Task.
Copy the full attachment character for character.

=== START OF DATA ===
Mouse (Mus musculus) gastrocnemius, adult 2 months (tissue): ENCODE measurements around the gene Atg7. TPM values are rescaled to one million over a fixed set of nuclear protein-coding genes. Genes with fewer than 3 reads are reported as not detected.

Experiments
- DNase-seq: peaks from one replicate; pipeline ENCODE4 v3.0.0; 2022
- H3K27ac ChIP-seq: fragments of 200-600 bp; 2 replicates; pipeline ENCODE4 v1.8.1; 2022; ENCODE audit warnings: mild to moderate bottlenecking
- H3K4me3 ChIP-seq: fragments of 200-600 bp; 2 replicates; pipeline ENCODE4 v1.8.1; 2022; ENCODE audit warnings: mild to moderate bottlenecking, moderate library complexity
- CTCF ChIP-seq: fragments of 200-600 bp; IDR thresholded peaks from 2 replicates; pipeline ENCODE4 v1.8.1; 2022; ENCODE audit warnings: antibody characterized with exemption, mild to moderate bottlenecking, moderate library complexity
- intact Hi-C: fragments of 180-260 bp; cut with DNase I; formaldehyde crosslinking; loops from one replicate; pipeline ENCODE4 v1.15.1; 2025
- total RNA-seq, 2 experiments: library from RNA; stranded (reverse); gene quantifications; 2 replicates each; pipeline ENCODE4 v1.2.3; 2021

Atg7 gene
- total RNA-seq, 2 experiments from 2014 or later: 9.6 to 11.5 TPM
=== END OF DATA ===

Mouse (Mus musculus) gastrocnemius, adult 2 months (tissue): ENCODE measurements around the gene Atg7. TPM values are rescaled to one million over a fixed set of nuclear protein-coding genes. Genes with fewer than 3 reads are reported as not detected.

Experiments
- DNase-seq: peaks from one replicate; pipeline ENCODE4 v3.0.0; 2022
- H3K27ac ChIP-seq: fragments of 200-600 bp; 2 replicates; pipeline ENCODE4 v1.8.1; 2022; ENCODE audit warnings: mild to moderate bottlenecking
- H3K4me3 ChIP-seq: fragments of 200-600 bp; 2 replicates; pipeline ENCODE4 v1.8.1; 2022; ENCODE audit warnings: mild to moderate bottlenecking, moderate library complexity
- CTCF ChIP-seq: fragments of 200-600 bp; IDR thresholded peaks from 2 replicates; pipeline ENCODE4 v1.8.1; 2022; ENCODE audit warnings: antibody characterized with exemption, mild to moderate bottlenecking, moderate library complexity
- intact Hi-C: fragments of 180-260 bp; cut with DNase I; formaldehyde crosslinking; loops from one replicate; pipeline ENCODE4 v1.15.1; 2025
- total RNA-seq, 2 experiments: library from RNA; stranded (reverse); gene quantifications; 2 replicates each; pipeline ENCODE4 v1.2.3; 2021

Atg7 gene
- total RNA-seq, 2 experiments from 2014 or later: 9.6 to 11.5 TPM